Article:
This concern has emerged as the principal substantive issue before a formal pact can be signed, said the people, who weren’t authorized to discuss the private deliberations. Trump had wanted to ink the deal during the U.N. General Assembly session in New York, but that now appears unlikely.
The finishing touches now are unlikely to be completed in time for Wednesday’s scheduled meeting between Trump and Japanese Prime Minister Shinzo Abe. But the leaders may sign a nonbinding statement, according to Japanese news reports.
The United States has sought a new trade deal with Japan, the world’s third-largest economy, since Trump withdrew from an earlier pact, the Trans-Pacific Partnership, on his fourth day in office.
The president criticized that 12-nation Obama administration product as harmful to American manufacturers and promised to negotiate better deals in direct talks with individual trading partners “to promote American industry, protect American workers, and raise American wages.”
But quitting TPP left American farmers at a disadvantage in Japanese beef and wheat markets compared to Canadian and Australian rivals. Previewing the new deal in remarks to reporters last month at the Group of Seven summit in France, Trump said it was “a very big transaction” that would be “tremendous for the farmers.”
For more than a year, Trump has threatened to slap tariffs on automobiles imported to the United States from Japan and Europe. He has said that Japan, for example, should make it cheaper for U.S. companies to send cars there, but an agreement has never been reached. Even throughout the recent discussions, Trump has refused publicly to withdraw his threat. He has continued to keep the option alive, saying last month that he could revive the auto tariff idea if he wanted to.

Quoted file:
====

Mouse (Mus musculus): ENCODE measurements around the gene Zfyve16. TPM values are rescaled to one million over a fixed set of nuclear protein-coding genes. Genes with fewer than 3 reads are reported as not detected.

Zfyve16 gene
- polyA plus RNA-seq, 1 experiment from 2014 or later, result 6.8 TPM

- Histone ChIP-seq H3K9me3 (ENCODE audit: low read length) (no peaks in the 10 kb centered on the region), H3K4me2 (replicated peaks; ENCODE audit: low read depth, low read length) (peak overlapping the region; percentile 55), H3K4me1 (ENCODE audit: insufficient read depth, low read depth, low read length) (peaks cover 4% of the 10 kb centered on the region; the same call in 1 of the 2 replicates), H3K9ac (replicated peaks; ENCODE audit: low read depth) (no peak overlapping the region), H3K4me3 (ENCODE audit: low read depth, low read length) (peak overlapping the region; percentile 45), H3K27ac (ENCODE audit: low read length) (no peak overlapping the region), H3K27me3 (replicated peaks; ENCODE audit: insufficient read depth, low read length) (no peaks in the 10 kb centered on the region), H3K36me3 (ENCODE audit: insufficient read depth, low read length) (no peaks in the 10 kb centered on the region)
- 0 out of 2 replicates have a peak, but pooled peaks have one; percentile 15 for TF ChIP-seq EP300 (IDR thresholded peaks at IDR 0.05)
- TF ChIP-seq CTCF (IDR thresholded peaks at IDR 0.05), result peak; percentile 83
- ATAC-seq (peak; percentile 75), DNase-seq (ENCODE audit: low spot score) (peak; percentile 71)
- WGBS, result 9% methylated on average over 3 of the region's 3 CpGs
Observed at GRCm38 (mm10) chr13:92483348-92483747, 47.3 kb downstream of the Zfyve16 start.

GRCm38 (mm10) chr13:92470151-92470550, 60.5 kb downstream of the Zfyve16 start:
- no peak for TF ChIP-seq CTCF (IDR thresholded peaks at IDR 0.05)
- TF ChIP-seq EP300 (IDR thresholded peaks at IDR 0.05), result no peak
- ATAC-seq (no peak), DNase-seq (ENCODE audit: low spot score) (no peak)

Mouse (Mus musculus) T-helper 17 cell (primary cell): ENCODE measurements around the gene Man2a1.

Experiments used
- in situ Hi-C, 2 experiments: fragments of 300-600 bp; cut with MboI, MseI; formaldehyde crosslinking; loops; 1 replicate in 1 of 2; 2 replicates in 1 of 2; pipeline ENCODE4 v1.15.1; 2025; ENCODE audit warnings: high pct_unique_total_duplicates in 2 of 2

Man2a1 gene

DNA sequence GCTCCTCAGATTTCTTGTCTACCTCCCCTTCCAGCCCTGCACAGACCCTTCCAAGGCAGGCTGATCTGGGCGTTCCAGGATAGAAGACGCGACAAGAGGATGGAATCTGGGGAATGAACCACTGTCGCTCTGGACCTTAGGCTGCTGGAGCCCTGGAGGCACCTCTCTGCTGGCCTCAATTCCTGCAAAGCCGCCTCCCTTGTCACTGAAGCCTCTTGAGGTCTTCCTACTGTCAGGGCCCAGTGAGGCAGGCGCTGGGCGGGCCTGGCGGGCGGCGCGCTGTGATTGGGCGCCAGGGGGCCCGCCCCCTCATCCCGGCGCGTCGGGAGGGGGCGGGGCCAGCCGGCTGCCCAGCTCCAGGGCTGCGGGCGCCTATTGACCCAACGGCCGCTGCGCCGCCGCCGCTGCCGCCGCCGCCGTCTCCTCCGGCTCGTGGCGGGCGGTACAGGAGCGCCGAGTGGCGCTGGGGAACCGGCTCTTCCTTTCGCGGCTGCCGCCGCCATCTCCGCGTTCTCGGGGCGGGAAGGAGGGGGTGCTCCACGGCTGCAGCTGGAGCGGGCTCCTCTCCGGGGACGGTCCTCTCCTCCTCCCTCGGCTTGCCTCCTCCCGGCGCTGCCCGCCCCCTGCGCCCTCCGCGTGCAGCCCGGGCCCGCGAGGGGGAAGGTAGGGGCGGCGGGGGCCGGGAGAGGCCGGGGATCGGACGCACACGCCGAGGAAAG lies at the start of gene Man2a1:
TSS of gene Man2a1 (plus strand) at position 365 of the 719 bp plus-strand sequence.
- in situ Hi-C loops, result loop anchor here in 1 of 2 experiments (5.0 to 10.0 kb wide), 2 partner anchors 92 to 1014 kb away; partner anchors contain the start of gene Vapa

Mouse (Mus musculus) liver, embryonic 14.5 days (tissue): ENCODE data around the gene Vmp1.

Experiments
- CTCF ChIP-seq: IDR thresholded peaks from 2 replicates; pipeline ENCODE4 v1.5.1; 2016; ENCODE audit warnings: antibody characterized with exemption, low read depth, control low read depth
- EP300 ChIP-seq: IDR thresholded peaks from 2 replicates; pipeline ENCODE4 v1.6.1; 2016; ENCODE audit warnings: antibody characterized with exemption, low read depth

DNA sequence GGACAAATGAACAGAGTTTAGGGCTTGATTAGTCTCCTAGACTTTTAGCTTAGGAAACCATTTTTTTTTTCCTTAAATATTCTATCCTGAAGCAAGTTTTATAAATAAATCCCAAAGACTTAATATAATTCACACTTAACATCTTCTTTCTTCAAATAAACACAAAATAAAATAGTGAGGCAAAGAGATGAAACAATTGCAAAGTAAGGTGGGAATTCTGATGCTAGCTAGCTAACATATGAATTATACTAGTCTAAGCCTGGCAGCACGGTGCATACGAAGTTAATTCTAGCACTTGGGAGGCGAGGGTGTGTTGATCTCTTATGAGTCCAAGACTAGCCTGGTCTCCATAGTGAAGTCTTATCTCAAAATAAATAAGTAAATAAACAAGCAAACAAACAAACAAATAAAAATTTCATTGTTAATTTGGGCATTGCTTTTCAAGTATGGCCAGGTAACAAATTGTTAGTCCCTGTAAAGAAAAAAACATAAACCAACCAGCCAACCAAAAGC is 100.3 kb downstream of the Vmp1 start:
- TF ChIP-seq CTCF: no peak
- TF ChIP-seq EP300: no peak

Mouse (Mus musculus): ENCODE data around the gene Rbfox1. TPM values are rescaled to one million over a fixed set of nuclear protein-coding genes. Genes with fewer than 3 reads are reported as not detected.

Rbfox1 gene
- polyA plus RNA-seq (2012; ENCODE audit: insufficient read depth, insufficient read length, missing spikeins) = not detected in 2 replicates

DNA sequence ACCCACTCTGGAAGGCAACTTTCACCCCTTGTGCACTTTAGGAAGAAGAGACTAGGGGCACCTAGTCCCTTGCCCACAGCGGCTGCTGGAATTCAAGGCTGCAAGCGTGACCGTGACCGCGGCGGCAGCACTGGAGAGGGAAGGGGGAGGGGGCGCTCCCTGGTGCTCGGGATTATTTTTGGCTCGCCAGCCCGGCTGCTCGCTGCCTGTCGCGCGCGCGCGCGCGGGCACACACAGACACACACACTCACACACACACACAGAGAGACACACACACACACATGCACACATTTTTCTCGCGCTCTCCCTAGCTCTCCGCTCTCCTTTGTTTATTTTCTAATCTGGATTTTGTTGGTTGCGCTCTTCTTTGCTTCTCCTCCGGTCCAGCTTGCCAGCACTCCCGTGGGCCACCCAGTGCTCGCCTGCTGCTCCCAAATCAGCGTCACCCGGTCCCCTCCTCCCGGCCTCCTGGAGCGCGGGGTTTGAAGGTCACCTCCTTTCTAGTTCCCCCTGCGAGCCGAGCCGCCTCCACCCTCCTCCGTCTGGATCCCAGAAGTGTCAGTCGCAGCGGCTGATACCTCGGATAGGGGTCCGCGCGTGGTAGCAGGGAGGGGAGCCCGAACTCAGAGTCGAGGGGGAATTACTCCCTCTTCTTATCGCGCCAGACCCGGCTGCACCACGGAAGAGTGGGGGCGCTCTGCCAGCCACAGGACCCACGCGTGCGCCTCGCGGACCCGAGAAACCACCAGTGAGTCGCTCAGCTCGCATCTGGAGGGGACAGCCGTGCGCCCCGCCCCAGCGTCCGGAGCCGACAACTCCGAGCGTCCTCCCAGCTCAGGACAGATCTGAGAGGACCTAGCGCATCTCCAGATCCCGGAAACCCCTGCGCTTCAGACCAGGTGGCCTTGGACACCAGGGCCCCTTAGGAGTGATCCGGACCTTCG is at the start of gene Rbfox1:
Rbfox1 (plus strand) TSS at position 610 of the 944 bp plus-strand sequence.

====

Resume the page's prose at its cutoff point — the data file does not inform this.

Negotiators have discussed various ways to resolve Japan’s concerns about Trump’s future actions, including having the United States promise not to impose new levies while talks on a broader second trade deal continue. The suggestion of a “sunset clause” that would explicitly terminate the more limited initial accord if the president slapped 25 percent tariffs on imported autos and auto parts would provide Japan greater protection, analysts said.
“It seems like the reality has set in on how tough trade negotiations are in practice,” said Wendy Cutler, who negotiated TPP as a U.S. diplomat and is now vice president of the Asia Society Policy Institute. “Hopefully, the mini deal with Japan is the first step towards a more comprehensive agreement so our farmers and others can secure the full benefits we negotiated with Japan in TPP.”
If the Japanese demand is accepted by Trump, it would probably set a precedent that would be cited by other trading partners he has threatened with tariffs, such as the European Union.
“It’s a smart move by the Japanese,” said one person who spoke on the condition of anonymity to discuss confidential negotiations.
In May, the Commerce Department concluded that rising levels of foreign-made cars threatened national security by eroding the capacity of American automakers to invest in cutting-edge research. Trump at the time delayed any tariff response for six months while talks with Japan and the E.U. proceeded.
The president last month said he had no plans “at this moment” to hit Japan with the controversial import taxes, but added: “It’s something I could do at a later date if I wanted to.”
Japan last year shipped more than $40 billion worth of vehicles to the United States, making it the country’s second-largest source of imports. It ranks sixth as a source of auto parts, with sales to American customers of more than $1.8 billion.
The deal now being finalized would grant American farmers better access to Japan’s agricultural markets, including for beef and pork, while the United States would lower some tariffs on Japanese industrial goods. Trump told Congress earlier this month that he also intends to reach an “executive agreement” with Japan on digital trade, which would benefit major industries such as financial services.
Negotiators for the two sides continue to iron out unresolved technical details as they prepare formal legal texts in English and Japanese. U.S. Trade Representative Robert E. Lighthizer and Japanese Foreign Minister Toshimitsu Motegi may meet as soon as Monday evening in New York to continue the bargaining.
“We’re sympathetic and understand why governments are trying to find greater ways to ensure they’re not subject to tariffs,” said Myron Brilliant, executive vice president of the U.S. Chamber of Commerce. “How the two sides work it out is up to them.”
Lighthizer’s office did not respond to a request for comment. The Japanese Embassy declined to comment.